Texas Governor Slams Online Gambling HopefulsPublished November 17, 2015 by Elana K
Texas Governor Greg Abbot wrote a strongly-worded letter last week to the Chairman of the Texas Gamblng Commission, stating in no uncertain terms that he would not allow online gambling in Texas.
While states such as Pennsylvania and California have been strongly considering legalizing online gambling, Texas just received a jolting red light from the state’s governor, Greg Abbot.
Last week, Abbot wrote a letter to the Chairman of the Texas Gambling Commission that he “wholeheartedly” supports the state’s prohibition on online gambling, and that it is a matter of protecting its citizens.
Why Did Abbot Speak Up Now?
It had recently come to light that the Texas state regulator had been gathering information on online gambling (particularly sports betting and fantasy sports) to determine whether it could be an option for the Lone Star State. In October, the commission executive director, Gary Smith, went on a fact-finding mission to Delaware to see online gambling operations first-hand.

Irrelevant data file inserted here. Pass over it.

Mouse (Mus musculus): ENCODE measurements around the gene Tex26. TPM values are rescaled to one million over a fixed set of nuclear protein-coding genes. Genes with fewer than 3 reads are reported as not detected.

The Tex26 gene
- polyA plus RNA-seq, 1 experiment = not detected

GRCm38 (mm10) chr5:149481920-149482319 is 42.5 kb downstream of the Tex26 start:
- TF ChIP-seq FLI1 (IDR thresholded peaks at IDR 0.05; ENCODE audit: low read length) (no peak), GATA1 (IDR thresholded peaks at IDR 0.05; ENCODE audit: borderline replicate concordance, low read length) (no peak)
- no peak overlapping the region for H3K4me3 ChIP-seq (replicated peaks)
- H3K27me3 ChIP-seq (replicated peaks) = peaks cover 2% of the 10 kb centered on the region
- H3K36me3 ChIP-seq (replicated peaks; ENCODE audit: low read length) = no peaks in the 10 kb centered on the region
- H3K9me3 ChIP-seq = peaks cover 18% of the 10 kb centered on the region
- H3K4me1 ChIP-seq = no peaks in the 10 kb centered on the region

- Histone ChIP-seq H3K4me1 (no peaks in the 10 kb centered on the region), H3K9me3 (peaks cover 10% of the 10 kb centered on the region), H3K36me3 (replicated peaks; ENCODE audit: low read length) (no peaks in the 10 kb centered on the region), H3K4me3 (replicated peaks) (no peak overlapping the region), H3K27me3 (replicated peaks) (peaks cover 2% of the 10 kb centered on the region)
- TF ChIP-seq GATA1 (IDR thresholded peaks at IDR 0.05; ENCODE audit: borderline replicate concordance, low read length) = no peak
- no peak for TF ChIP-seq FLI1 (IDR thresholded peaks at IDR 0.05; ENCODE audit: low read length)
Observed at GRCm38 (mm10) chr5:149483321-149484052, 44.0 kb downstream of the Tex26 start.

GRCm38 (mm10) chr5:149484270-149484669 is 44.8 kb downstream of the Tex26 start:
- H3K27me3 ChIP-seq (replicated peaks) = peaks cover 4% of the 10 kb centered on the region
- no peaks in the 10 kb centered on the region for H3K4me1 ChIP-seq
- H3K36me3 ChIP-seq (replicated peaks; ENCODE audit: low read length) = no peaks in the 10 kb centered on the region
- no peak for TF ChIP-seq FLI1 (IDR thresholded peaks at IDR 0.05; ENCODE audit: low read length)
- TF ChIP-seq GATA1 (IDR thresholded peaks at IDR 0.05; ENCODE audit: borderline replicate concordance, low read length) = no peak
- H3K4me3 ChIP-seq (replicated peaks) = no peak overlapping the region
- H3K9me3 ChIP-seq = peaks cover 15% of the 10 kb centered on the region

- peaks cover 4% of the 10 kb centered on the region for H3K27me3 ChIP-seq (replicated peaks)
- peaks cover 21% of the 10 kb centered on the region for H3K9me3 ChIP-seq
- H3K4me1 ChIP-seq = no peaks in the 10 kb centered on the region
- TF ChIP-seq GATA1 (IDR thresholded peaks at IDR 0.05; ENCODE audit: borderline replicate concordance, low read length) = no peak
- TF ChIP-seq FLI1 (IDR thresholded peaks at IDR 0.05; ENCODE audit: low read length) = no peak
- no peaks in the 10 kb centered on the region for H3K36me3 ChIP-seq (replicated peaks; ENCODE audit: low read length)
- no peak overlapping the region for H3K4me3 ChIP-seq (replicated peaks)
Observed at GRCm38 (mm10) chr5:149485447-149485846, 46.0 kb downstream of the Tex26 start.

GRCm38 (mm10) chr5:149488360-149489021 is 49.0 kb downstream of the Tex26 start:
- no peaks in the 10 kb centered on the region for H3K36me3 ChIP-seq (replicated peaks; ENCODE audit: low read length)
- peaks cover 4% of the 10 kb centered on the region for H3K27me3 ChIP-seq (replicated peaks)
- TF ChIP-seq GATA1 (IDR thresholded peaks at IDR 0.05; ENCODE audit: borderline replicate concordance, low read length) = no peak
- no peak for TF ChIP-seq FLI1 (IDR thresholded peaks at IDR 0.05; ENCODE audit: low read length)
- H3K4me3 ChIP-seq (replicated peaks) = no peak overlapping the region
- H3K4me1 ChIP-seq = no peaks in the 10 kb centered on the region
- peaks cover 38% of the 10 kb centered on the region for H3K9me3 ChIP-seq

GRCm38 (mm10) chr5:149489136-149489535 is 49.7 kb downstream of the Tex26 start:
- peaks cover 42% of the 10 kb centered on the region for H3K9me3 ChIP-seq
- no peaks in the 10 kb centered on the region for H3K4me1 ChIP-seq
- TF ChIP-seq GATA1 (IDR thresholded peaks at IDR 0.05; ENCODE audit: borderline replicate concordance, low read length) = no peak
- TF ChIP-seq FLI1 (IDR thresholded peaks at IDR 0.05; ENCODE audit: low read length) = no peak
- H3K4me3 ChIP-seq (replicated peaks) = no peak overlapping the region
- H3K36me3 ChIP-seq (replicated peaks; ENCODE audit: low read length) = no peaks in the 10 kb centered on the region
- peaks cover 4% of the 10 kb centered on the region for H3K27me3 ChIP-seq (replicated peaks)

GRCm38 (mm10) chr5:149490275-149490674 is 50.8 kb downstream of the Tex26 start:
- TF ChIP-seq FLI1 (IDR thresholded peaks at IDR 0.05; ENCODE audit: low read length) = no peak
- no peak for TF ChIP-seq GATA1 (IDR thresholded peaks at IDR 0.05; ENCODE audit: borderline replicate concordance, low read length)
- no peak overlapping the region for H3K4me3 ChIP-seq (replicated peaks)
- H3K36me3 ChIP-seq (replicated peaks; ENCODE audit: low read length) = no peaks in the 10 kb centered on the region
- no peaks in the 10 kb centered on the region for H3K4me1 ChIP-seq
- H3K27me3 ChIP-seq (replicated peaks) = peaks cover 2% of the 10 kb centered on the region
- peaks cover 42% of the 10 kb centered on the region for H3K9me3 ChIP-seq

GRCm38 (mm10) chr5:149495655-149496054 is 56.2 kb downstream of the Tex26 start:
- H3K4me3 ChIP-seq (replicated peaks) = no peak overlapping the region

Which is why Abbot also included in his letter than any future staff requests to travel to gather information should be denied.
The State of Gambling in Texas
Today, the only forms of gambling that are legal in Texas are the state lottery, charitable bingo, raffles, horse racing and one Indian casino.
In 2013, Texas lawmakers tried to veto even the lottery, but quickly realized that the income it brings in, to the tune of 2.2 billion dollars every two years, is not something that can easily be made up.
This year, a bill was introduced to expand land-based gambling activities, but it was quickly vetoed by the conservative majority of the state legislature.
Online Gambling in the States
As of now, three states have legalized online gambling in the United States: New Jersey, Nevada and Delaware. At the same time that other states are considering regulating online gambling, Sen. Jason Chaffetz is pushing a bill, the Restoration of America’s Wire Act (RAWA), that would make online gambling illegal at a federal level. While it doesn’t seem likely that this bill will pass, a second hearing for it has been scheduled in Congress.